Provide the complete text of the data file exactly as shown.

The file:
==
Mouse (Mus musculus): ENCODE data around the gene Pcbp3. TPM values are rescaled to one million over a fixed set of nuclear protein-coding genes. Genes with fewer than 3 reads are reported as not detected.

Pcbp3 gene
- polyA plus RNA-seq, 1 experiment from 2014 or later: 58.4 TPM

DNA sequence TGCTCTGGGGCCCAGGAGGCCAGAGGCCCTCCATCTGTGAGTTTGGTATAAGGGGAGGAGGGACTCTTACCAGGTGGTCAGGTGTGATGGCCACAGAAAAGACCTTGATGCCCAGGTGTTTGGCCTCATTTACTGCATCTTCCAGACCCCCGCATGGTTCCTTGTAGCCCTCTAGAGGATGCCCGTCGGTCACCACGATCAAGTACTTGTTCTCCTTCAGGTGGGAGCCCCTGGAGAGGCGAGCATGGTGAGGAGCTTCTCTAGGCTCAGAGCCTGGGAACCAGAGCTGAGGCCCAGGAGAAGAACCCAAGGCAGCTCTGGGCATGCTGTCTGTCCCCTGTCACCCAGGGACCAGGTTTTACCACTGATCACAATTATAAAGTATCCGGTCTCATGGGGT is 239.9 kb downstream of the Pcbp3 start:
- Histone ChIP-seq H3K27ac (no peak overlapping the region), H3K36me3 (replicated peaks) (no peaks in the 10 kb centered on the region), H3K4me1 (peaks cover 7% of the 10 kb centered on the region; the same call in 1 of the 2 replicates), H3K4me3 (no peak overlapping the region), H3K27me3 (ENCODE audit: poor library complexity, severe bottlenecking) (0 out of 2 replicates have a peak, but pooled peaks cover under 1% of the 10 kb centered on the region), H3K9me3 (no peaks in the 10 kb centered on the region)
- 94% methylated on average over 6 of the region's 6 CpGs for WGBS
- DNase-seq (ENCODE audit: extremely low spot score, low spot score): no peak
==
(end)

Mouse (Mus musculus): ENCODE data around the gene Pcbp3. TPM values are rescaled to one million over a fixed set of nuclear protein-coding genes. Genes with fewer than 3 reads are reported as not detected.

Pcbp3 gene
- polyA plus RNA-seq, 1 experiment from 2014 or later: 58.4 TPM

DNA sequence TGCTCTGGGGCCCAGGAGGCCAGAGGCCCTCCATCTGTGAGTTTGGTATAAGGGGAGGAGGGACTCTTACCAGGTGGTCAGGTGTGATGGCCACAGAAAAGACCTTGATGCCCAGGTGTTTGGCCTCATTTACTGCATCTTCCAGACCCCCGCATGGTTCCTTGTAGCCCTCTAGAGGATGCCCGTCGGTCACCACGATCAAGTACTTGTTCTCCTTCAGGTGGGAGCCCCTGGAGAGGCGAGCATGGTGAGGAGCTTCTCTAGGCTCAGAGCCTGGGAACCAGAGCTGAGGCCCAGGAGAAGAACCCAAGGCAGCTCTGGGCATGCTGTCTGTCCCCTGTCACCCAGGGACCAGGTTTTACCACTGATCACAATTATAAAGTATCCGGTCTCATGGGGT is 239.9 kb downstream of the Pcbp3 start:
- Histone ChIP-seq H3K27ac (no peak overlapping the region), H3K36me3 (replicated peaks) (no peaks in the 10 kb centered on the region), H3K4me1 (peaks cover 7% of the 10 kb centered on the region; the same call in 1 of the 2 replicates), H3K4me3 (no peak overlapping the region), H3K27me3 (ENCODE audit: poor library complexity, severe bottlenecking) (0 out of 2 replicates have a peak, but pooled peaks cover under 1% of the 10 kb centered on the region), H3K9me3 (no peaks in the 10 kb centered on the region)
- 94% methylated on average over 6 of the region's 6 CpGs for WGBS
- DNase-seq (ENCODE audit: extremely low spot score, low spot score): no peak